This paper examines the use of federal regulations and market-based incentives to conserve habitat for the Florida panther on private lands. We examine: the role of habitat conservation in panther recovery efforts; the limitations of existing regulatory mechanisms, in particular the Endangered Species Act, in conserving panther habitat on private lands; and how market-based incentives for habitat conservation may complement regulations. In particular, we examine how a payment for ecosystem services (PES) program could attain both economic and ecological efficiency in habitat conservation on private lands. We conclude that a strategic combination of regulatory and market-based incentives would be more effective at conserving contiguous habitat on private lands, especially when the loss of habitat is driven by rapid urban and exurban development.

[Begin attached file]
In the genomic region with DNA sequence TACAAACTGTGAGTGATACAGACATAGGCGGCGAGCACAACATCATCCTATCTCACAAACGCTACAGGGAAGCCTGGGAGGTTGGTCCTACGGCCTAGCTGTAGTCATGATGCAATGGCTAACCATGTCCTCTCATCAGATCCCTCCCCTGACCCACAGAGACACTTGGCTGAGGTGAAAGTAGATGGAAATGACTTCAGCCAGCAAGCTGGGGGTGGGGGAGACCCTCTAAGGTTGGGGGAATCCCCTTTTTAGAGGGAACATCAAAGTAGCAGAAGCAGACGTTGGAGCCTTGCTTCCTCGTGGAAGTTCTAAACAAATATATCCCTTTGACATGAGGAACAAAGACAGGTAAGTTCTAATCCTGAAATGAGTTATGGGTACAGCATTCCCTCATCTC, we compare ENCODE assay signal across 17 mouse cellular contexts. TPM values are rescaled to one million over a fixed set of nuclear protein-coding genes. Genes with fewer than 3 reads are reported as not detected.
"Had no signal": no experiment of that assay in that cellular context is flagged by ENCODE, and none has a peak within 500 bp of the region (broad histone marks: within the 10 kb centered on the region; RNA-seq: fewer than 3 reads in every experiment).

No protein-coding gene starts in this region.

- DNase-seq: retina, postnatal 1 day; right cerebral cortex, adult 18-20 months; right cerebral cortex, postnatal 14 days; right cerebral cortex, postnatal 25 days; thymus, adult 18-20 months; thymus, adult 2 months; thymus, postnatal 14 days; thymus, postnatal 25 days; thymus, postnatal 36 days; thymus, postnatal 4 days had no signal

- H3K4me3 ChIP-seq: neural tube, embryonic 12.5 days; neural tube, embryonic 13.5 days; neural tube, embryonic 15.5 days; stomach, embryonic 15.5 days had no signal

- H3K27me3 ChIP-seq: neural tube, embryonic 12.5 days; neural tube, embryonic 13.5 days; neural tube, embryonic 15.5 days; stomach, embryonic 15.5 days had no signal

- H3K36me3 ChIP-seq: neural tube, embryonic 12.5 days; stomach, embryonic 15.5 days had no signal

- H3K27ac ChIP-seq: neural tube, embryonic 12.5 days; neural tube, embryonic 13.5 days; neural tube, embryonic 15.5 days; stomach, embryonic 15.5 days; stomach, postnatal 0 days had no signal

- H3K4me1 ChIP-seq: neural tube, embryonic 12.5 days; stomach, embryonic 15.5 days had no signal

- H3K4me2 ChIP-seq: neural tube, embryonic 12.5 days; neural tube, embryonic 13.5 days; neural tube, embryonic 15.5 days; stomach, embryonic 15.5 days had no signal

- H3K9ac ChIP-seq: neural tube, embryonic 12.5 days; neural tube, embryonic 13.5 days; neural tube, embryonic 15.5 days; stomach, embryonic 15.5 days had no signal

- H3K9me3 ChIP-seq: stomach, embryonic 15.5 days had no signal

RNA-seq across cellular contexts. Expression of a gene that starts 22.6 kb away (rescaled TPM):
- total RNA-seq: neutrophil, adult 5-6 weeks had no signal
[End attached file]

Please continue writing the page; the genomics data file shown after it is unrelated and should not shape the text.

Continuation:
All Science Journal Classification (ASJC) codes
- Geography, Planning and Development
- Nature and Landscape Conservation
- Management, Monitoring, Policy and Law